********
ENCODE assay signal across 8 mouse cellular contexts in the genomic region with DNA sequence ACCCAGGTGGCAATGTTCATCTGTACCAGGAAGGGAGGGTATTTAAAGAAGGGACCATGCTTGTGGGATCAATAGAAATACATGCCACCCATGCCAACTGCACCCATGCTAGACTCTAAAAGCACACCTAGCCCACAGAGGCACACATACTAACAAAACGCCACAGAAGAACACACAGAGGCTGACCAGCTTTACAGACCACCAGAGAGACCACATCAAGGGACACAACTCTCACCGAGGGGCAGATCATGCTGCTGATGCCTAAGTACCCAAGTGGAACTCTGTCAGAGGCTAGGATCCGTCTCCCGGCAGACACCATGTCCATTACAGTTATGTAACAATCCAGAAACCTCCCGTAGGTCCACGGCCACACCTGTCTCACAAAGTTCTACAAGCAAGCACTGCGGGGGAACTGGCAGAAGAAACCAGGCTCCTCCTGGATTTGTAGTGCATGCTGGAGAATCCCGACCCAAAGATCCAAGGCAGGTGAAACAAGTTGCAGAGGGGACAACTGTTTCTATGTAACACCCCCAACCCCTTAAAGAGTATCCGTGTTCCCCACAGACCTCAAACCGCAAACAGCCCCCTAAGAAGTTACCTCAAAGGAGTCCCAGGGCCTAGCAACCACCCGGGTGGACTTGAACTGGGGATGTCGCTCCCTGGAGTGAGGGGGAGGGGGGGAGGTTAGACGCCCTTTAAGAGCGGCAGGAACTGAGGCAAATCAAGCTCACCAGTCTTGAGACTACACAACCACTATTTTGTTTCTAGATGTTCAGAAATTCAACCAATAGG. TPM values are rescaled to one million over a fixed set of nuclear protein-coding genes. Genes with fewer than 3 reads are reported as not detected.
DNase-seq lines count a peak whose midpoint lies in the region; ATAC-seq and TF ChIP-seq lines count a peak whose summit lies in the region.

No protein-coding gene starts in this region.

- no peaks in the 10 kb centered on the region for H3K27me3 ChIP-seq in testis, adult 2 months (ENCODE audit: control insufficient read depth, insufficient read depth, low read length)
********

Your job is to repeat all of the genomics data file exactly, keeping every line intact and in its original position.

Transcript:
ENCODE assay signal across 8 mouse cellular contexts in the genomic region with DNA sequence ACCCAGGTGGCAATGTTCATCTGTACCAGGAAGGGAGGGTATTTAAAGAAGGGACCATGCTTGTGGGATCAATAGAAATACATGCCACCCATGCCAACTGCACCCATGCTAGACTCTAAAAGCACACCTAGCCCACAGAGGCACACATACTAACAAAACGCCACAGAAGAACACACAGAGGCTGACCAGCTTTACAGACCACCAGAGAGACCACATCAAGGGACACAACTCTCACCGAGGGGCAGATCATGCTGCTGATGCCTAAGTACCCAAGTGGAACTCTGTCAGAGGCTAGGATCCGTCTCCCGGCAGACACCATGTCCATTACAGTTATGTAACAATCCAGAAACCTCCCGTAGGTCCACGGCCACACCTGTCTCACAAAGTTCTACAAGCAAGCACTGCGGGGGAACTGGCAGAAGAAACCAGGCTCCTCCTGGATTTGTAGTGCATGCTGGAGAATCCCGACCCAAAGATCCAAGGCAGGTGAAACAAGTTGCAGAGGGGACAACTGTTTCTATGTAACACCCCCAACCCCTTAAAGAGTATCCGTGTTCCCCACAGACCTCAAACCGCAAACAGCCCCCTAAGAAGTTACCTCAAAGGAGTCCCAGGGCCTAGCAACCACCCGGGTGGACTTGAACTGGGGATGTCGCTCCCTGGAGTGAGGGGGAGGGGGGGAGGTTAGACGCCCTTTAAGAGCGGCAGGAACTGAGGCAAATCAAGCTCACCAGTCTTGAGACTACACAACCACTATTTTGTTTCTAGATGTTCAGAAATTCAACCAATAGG. TPM values are rescaled to one million over a fixed set of nuclear protein-coding genes. Genes with fewer than 3 reads are reported as not detected.
DNase-seq lines count a peak whose midpoint lies in the region; ATAC-seq and TF ChIP-seq lines count a peak whose summit lies in the region.

No protein-coding gene starts in this region.

- no peaks in the 10 kb centered on the region for H3K27me3 ChIP-seq in testis, adult 2 months (ENCODE audit: control insufficient read depth, insufficient read depth, low read length)